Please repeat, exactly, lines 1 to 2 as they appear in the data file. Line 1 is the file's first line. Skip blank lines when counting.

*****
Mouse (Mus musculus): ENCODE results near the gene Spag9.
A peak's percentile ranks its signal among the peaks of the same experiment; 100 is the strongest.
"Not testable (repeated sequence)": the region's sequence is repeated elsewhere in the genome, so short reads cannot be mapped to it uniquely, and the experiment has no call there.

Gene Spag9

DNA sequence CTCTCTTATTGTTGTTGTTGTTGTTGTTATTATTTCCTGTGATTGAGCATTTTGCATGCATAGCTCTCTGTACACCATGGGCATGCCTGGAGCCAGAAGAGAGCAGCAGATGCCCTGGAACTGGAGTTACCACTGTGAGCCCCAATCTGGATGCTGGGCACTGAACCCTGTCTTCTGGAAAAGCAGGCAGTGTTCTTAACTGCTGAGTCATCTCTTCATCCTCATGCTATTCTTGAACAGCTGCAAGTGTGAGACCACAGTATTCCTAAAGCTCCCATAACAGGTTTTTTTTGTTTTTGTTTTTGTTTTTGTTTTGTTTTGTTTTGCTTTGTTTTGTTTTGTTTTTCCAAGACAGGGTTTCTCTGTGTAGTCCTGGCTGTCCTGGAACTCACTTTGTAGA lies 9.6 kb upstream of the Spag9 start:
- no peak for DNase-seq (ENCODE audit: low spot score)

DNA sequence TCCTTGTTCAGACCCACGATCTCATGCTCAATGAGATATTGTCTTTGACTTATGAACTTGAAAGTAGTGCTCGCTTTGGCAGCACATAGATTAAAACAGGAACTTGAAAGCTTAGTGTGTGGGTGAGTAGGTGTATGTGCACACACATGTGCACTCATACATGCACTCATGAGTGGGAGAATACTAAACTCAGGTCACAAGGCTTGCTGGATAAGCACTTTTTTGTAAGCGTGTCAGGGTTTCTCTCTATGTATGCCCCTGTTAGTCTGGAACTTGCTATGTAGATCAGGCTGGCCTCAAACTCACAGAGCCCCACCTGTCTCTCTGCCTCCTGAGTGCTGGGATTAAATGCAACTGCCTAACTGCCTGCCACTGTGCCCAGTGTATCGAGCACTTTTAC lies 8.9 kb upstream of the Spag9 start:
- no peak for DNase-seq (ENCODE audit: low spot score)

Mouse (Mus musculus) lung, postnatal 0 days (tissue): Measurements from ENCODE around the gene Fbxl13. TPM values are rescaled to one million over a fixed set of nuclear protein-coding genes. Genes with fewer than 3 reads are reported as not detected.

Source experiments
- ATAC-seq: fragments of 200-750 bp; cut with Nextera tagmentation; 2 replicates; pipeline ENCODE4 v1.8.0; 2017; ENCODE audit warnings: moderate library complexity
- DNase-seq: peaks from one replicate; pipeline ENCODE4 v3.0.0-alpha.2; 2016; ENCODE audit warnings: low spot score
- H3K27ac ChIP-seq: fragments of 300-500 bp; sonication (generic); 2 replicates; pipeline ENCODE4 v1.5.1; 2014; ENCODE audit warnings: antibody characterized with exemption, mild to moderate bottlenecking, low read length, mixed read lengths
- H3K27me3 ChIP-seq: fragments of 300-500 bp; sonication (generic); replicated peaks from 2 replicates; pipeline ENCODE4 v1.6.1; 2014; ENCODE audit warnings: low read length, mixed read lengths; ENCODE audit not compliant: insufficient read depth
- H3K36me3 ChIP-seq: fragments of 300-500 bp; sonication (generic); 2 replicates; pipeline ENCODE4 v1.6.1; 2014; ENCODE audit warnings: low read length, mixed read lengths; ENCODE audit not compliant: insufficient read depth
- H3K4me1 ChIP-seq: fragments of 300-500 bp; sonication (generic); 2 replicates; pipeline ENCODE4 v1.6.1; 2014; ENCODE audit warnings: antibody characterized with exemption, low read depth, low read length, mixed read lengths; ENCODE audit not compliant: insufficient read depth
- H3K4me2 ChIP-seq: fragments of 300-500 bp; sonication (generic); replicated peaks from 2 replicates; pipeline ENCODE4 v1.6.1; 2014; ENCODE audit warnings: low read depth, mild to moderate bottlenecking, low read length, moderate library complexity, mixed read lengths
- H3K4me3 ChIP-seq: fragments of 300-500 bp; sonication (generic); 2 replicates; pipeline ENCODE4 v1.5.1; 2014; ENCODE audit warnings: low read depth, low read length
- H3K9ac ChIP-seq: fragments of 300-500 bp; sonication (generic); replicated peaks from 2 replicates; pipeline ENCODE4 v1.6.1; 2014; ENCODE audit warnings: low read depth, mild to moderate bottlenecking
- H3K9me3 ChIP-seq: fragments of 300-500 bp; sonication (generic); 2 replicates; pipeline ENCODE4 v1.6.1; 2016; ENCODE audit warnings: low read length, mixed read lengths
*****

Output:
Mouse (Mus musculus): ENCODE results near the gene Spag9.
A peak's percentile ranks its signal among the peaks of the same experiment; 100 is the strongest.